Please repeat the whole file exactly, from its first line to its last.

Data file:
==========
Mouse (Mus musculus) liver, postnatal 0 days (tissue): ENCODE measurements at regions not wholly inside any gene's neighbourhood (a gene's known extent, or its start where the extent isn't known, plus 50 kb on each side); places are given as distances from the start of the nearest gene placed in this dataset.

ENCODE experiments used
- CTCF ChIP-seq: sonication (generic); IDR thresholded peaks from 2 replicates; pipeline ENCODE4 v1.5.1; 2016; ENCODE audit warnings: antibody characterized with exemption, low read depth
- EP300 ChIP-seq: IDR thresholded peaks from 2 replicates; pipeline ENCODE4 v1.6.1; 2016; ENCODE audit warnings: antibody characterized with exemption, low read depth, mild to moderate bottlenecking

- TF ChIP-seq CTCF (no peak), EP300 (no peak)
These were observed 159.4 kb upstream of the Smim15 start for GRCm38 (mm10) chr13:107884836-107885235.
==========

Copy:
Mouse (Mus musculus) liver, postnatal 0 days (tissue): ENCODE measurements at regions not wholly inside any gene's neighbourhood (a gene's known extent, or its start where the extent isn't known, plus 50 kb on each side); places are given as distances from the start of the nearest gene placed in this dataset.

ENCODE experiments used
- CTCF ChIP-seq: sonication (generic); IDR thresholded peaks from 2 replicates; pipeline ENCODE4 v1.5.1; 2016; ENCODE audit warnings: antibody characterized with exemption, low read depth
- EP300 ChIP-seq: IDR thresholded peaks from 2 replicates; pipeline ENCODE4 v1.6.1; 2016; ENCODE audit warnings: antibody characterized with exemption, low read depth, mild to moderate bottlenecking

- TF ChIP-seq CTCF (no peak), EP300 (no peak)
These were observed 159.4 kb upstream of the Smim15 start for GRCm38 (mm10) chr13:107884836-107885235.